The Mt. Soledad Memorial Association purchased the land where the Cross is located from
the Department of Defense to save the 43 foot cross that had been erected in 1954.

The battle began in the late 1980s, when the ACLU and the Jewish War Veterans sued to have
the cross removed; saying that it was against their constitutional rights. Claiming it violated the
separation of Church and State.

It is not proper that the Association should have been forced to purchase the land from the
government.

Preserving this monument which is a tribute to all fallen members of our Armed
Forces, which is part of a larger memorial with over 3,700 plaques honoring veterans of
various wars.

At a price of $1.4 million the land consists of one-half acre that surrounds the Cross it seems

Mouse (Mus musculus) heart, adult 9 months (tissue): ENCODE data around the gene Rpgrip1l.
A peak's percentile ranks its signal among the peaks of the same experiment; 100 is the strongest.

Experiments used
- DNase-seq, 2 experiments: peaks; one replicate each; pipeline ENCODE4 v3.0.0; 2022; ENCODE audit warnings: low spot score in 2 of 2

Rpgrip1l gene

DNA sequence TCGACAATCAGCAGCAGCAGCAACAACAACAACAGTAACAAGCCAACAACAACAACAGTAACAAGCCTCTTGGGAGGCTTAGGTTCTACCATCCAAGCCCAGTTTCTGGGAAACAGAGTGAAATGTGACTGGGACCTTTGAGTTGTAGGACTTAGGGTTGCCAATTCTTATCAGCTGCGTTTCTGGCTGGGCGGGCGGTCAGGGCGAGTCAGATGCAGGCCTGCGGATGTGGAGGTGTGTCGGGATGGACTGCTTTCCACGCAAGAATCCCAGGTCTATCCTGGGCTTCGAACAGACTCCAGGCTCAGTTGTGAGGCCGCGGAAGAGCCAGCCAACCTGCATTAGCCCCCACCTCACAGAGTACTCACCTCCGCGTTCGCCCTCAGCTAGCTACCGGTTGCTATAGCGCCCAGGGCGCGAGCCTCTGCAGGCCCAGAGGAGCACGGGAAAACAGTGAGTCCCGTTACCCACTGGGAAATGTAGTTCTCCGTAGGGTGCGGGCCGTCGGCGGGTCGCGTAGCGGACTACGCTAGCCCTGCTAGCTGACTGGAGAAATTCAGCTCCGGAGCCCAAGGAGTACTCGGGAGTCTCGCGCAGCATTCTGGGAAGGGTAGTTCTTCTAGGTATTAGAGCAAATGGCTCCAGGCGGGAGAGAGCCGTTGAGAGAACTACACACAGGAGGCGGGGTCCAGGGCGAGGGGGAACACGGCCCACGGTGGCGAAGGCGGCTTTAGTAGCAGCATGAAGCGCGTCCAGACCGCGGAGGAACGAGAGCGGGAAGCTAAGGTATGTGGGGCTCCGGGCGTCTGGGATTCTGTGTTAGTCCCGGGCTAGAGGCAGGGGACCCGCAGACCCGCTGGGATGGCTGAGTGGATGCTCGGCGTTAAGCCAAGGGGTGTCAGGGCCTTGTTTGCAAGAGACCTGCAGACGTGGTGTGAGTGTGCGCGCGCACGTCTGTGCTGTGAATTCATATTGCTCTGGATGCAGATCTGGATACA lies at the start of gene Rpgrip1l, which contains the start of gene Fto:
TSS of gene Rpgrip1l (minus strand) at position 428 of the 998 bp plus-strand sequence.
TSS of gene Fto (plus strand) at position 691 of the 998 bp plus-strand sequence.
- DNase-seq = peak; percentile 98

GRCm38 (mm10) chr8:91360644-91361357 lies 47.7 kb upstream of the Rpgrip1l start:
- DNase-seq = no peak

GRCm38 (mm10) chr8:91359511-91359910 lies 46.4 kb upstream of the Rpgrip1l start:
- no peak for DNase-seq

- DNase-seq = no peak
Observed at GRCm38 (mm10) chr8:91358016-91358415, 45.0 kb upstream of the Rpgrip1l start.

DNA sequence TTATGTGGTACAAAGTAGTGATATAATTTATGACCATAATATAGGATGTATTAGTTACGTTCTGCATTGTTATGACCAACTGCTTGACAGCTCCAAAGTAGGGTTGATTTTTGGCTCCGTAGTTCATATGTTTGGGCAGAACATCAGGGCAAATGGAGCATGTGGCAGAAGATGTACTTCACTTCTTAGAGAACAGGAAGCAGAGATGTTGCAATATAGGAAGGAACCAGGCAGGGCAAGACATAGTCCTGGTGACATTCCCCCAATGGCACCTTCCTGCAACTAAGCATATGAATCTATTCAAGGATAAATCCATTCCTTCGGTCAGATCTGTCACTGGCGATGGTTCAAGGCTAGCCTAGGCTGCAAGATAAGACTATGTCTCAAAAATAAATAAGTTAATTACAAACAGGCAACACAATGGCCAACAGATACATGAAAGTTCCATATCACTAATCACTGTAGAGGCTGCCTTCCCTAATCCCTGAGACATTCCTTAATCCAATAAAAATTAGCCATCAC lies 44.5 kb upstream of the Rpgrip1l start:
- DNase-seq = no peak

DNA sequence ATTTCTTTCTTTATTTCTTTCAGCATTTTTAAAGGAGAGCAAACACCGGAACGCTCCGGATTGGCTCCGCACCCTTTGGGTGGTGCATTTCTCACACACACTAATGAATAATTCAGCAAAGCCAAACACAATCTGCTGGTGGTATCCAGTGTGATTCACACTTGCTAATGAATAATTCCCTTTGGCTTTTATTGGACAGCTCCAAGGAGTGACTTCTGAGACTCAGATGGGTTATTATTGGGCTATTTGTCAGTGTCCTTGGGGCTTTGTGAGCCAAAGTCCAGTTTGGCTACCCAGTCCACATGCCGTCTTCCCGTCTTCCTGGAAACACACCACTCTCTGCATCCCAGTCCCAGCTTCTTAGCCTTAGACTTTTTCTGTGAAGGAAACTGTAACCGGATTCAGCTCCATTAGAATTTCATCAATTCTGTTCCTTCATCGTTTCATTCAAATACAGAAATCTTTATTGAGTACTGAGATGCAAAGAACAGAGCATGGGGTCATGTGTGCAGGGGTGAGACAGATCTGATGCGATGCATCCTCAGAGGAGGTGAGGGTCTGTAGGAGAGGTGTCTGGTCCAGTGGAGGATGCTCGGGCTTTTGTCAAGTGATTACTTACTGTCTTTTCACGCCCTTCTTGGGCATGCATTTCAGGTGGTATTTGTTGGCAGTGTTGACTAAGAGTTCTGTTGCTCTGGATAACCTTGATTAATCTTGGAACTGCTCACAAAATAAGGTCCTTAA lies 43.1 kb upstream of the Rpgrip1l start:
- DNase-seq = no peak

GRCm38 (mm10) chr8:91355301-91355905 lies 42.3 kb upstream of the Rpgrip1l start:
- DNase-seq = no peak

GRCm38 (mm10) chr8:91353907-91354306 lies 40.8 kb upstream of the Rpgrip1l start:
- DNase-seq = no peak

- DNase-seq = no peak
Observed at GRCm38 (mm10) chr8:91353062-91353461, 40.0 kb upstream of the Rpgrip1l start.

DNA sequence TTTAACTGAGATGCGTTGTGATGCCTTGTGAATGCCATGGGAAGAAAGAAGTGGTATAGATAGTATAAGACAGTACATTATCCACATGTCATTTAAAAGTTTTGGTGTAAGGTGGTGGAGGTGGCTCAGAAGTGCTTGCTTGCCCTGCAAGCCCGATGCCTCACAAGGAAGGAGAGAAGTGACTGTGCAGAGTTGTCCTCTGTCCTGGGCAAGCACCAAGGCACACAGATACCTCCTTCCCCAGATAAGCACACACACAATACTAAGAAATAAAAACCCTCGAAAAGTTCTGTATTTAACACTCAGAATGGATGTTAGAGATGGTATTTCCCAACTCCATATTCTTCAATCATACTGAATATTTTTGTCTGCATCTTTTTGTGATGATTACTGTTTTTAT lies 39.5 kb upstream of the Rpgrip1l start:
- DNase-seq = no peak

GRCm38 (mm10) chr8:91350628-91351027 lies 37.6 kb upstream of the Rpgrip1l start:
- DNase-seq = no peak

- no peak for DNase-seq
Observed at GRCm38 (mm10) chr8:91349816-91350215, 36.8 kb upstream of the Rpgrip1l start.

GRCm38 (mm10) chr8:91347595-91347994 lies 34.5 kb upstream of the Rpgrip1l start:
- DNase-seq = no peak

like a very costly venture, but one that is well deserved to honor our fallen veterans.

California Representative Duncan Hunter and Senator Dianne Feinstein were instrumental
in writing and the passage of legislation that made this possible.

In a related attack on a memorial, in 2012 a court ruled that the Mohave Desert Cross owned
by the National Parks Service could be sold to the VFW. The VFW will maintain the Cross.

All our nation's veterans should hail this victory and the ensured safety of another Memorial
to our fallen brothers and sisters.

---- Jerald Terwilliger Chairman Emeritus,  American Cold War Veterans "We Remember" ---------------- "And so the greatest of American triumphs... became a peculiarly joyless victory. We had won the Cold War, but there would be no parades." -- Robert M. Gates, 1996